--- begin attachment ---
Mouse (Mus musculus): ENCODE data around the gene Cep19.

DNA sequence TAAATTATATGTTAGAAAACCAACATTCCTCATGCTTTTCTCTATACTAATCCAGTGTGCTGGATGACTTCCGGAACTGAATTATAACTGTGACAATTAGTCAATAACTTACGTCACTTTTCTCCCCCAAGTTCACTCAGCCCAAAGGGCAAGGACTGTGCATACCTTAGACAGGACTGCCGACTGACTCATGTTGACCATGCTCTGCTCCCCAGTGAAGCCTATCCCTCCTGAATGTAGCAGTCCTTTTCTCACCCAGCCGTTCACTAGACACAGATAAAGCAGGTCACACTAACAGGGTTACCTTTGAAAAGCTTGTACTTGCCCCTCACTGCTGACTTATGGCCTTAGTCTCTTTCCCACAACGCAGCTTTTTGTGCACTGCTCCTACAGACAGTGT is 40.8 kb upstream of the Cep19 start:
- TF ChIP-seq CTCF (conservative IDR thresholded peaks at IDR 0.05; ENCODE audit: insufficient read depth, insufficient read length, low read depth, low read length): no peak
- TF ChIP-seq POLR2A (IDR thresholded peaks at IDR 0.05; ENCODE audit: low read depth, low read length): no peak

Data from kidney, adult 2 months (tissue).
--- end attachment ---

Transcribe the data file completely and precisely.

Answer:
Mouse (Mus musculus): ENCODE data around the gene Cep19.

DNA sequence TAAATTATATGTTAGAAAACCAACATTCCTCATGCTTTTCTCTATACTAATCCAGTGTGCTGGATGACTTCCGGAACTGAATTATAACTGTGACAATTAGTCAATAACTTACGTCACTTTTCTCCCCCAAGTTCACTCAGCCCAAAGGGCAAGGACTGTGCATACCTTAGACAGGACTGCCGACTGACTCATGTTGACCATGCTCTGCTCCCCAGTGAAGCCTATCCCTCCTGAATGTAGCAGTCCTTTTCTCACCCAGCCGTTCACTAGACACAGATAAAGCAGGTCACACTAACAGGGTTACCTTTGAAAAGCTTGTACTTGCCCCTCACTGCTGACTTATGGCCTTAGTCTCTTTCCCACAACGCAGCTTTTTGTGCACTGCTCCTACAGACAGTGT is 40.8 kb upstream of the Cep19 start:
- TF ChIP-seq CTCF (conservative IDR thresholded peaks at IDR 0.05; ENCODE audit: insufficient read depth, insufficient read length, low read depth, low read length): no peak
- TF ChIP-seq POLR2A (IDR thresholded peaks at IDR 0.05; ENCODE audit: low read depth, low read length): no peak

Data from kidney, adult 2 months (tissue).